But the company announced Thursday that victims' families will receive health insurance for 10 years and a share of profits for five years, according to Bloomberg News.
''We want to be able to care for these families over the long term,'' Cantor chief executive Howard Lutnick, 40, said in a statement. ''Providing health care coverage for families of our lost friends and colleagues is a big part of that.''
Twenty-five percent of the money that would have been distributed to partners will instead be given to families of employees killed in the attacks, over five years or until they receive $100,000 each.
Each will get a life insurance payment of double the victim's salary up to a maximum $100,000, excluding any supplemental policies. The 700 employees killed were the parents of about 1,500 children.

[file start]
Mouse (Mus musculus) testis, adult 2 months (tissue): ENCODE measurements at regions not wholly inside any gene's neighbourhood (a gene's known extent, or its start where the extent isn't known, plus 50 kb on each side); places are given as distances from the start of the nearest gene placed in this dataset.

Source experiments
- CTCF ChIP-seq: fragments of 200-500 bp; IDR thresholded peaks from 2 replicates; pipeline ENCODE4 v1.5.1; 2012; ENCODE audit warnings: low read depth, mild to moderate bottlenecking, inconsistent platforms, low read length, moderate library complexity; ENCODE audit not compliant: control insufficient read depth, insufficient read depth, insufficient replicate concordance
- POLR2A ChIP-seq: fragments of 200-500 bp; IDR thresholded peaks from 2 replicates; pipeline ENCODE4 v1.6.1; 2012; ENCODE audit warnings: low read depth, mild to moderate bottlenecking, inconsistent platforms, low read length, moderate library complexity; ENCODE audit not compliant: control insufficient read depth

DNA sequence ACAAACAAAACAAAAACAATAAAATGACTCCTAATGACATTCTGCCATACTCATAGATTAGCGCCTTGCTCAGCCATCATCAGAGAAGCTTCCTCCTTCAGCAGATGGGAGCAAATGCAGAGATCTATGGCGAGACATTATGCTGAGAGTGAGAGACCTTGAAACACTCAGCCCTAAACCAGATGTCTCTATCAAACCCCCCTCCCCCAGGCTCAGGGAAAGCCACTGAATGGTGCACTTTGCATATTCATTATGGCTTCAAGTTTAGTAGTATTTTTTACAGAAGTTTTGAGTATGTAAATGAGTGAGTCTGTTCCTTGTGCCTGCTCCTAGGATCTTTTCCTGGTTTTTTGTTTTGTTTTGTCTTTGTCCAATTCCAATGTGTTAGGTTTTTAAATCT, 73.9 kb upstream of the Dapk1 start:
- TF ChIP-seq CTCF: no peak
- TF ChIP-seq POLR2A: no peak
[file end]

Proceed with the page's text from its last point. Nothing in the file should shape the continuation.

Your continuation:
Cantor Fitizgerald, which handled about a quarter of trades in the $3 trillion government bond market before the attack, stopped paying the salaries of missing employees on Sept. 15. Soon after that, Lutnick said he would pay a quarter of future profits to the families, without outlining the details.
To view the Bloomberg News article in the Boston Globe, click here.
lic sympathy for Cantor Fitzgerald, the bond broker that lost about 700 employees in the World Trade Center attack, was marred this week by complaints from some families that the company wasn't delivering on the benefits it had promised.